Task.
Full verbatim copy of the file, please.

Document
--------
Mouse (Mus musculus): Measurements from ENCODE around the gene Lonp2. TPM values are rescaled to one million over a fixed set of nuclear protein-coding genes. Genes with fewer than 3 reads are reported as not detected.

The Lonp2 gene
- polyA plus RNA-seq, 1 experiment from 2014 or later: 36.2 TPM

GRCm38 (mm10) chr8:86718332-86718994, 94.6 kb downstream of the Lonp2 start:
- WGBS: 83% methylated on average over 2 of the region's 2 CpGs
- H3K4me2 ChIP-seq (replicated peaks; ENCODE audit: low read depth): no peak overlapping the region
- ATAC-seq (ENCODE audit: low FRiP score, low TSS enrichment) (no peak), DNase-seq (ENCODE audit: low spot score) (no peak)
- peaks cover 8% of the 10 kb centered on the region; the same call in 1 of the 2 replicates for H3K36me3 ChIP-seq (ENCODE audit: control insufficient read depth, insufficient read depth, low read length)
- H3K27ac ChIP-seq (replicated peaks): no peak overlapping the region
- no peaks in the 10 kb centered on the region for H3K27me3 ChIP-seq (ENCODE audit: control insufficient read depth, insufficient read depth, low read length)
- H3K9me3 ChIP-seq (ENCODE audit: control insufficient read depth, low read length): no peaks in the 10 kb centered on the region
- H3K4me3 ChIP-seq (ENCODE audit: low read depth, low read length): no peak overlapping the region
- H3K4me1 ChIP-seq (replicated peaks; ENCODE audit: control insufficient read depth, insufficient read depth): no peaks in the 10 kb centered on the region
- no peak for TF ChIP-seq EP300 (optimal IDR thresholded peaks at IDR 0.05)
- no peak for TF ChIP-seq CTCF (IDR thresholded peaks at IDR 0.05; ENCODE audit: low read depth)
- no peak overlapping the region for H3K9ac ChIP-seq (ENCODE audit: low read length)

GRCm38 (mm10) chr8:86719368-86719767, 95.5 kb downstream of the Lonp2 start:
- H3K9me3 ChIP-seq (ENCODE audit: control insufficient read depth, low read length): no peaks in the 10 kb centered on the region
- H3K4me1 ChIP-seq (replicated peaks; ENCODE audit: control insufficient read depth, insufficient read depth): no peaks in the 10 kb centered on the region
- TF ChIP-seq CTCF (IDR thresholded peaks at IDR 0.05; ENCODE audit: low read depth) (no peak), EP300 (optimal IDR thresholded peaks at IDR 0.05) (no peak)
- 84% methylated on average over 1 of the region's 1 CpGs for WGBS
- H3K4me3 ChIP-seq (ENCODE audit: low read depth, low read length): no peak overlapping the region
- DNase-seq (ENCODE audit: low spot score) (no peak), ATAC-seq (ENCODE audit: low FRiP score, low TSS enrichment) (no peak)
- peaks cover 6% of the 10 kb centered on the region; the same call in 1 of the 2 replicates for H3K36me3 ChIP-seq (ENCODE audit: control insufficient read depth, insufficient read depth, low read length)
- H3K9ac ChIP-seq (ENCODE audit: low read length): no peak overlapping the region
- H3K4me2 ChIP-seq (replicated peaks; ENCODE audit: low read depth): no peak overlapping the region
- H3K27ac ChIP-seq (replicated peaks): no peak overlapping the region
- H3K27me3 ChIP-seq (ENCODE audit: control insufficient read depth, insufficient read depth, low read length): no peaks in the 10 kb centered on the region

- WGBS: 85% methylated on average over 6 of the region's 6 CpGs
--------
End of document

Mouse (Mus musculus): Measurements from ENCODE around the gene Lonp2. TPM values are rescaled to one million over a fixed set of nuclear protein-coding genes. Genes with fewer than 3 reads are reported as not detected.

The Lonp2 gene
- polyA plus RNA-seq, 1 experiment from 2014 or later: 36.2 TPM

GRCm38 (mm10) chr8:86718332-86718994, 94.6 kb downstream of the Lonp2 start:
- WGBS: 83% methylated on average over 2 of the region's 2 CpGs
- H3K4me2 ChIP-seq (replicated peaks; ENCODE audit: low read depth): no peak overlapping the region
- ATAC-seq (ENCODE audit: low FRiP score, low TSS enrichment) (no peak), DNase-seq (ENCODE audit: low spot score) (no peak)
- peaks cover 8% of the 10 kb centered on the region; the same call in 1 of the 2 replicates for H3K36me3 ChIP-seq (ENCODE audit: control insufficient read depth, insufficient read depth, low read length)
- H3K27ac ChIP-seq (replicated peaks): no peak overlapping the region
- no peaks in the 10 kb centered on the region for H3K27me3 ChIP-seq (ENCODE audit: control insufficient read depth, insufficient read depth, low read length)
- H3K9me3 ChIP-seq (ENCODE audit: control insufficient read depth, low read length): no peaks in the 10 kb centered on the region
- H3K4me3 ChIP-seq (ENCODE audit: low read depth, low read length): no peak overlapping the region
- H3K4me1 ChIP-seq (replicated peaks; ENCODE audit: control insufficient read depth, insufficient read depth): no peaks in the 10 kb centered on the region
- no peak for TF ChIP-seq EP300 (optimal IDR thresholded peaks at IDR 0.05)
- no peak for TF ChIP-seq CTCF (IDR thresholded peaks at IDR 0.05; ENCODE audit: low read depth)
- no peak overlapping the region for H3K9ac ChIP-seq (ENCODE audit: low read length)

GRCm38 (mm10) chr8:86719368-86719767, 95.5 kb downstream of the Lonp2 start:
- H3K9me3 ChIP-seq (ENCODE audit: control insufficient read depth, low read length): no peaks in the 10 kb centered on the region
- H3K4me1 ChIP-seq (replicated peaks; ENCODE audit: control insufficient read depth, insufficient read depth): no peaks in the 10 kb centered on the region
- TF ChIP-seq CTCF (IDR thresholded peaks at IDR 0.05; ENCODE audit: low read depth) (no peak), EP300 (optimal IDR thresholded peaks at IDR 0.05) (no peak)
- 84% methylated on average over 1 of the region's 1 CpGs for WGBS
- H3K4me3 ChIP-seq (ENCODE audit: low read depth, low read length): no peak overlapping the region
- DNase-seq (ENCODE audit: low spot score) (no peak), ATAC-seq (ENCODE audit: low FRiP score, low TSS enrichment) (no peak)
- peaks cover 6% of the 10 kb centered on the region; the same call in 1 of the 2 replicates for H3K36me3 ChIP-seq (ENCODE audit: control insufficient read depth, insufficient read depth, low read length)
- H3K9ac ChIP-seq (ENCODE audit: low read length): no peak overlapping the region
- H3K4me2 ChIP-seq (replicated peaks; ENCODE audit: low read depth): no peak overlapping the region
- H3K27ac ChIP-seq (replicated peaks): no peak overlapping the region
- H3K27me3 ChIP-seq (ENCODE audit: control insufficient read depth, insufficient read depth, low read length): no peaks in the 10 kb centered on the region

- WGBS: 85% methylated on average over 6 of the region's 6 CpGs